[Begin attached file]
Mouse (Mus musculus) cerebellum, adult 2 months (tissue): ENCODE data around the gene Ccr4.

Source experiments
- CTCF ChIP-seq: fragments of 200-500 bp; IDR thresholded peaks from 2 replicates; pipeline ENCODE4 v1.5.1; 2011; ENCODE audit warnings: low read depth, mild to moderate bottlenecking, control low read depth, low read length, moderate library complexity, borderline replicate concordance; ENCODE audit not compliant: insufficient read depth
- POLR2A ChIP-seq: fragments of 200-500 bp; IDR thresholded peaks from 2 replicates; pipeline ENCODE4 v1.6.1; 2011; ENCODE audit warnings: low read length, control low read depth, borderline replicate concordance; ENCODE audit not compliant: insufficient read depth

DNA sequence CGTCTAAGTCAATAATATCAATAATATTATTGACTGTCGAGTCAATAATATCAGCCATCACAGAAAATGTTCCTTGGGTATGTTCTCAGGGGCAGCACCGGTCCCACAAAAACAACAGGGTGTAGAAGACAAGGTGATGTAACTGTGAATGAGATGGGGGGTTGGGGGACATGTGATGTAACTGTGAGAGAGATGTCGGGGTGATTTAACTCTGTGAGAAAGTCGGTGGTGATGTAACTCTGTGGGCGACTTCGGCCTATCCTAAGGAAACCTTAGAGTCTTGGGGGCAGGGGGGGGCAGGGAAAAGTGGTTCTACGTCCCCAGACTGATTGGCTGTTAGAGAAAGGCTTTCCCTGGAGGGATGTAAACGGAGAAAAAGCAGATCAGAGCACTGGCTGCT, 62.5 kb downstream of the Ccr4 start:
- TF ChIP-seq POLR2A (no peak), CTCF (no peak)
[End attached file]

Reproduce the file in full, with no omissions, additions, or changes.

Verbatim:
Mouse (Mus musculus) cerebellum, adult 2 months (tissue): ENCODE data around the gene Ccr4.

Source experiments
- CTCF ChIP-seq: fragments of 200-500 bp; IDR thresholded peaks from 2 replicates; pipeline ENCODE4 v1.5.1; 2011; ENCODE audit warnings: low read depth, mild to moderate bottlenecking, control low read depth, low read length, moderate library complexity, borderline replicate concordance; ENCODE audit not compliant: insufficient read depth
- POLR2A ChIP-seq: fragments of 200-500 bp; IDR thresholded peaks from 2 replicates; pipeline ENCODE4 v1.6.1; 2011; ENCODE audit warnings: low read length, control low read depth, borderline replicate concordance; ENCODE audit not compliant: insufficient read depth

DNA sequence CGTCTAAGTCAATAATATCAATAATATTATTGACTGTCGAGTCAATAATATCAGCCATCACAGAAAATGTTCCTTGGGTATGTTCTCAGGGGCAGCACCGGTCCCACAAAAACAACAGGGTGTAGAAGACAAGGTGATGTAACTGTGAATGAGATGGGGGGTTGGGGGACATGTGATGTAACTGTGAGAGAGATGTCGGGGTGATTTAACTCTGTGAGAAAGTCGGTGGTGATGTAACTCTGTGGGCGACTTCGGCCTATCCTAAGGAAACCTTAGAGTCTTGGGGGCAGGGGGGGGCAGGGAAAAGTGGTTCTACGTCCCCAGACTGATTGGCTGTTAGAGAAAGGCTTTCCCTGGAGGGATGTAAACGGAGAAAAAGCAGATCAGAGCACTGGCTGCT, 62.5 kb downstream of the Ccr4 start:
- TF ChIP-seq POLR2A (no peak), CTCF (no peak)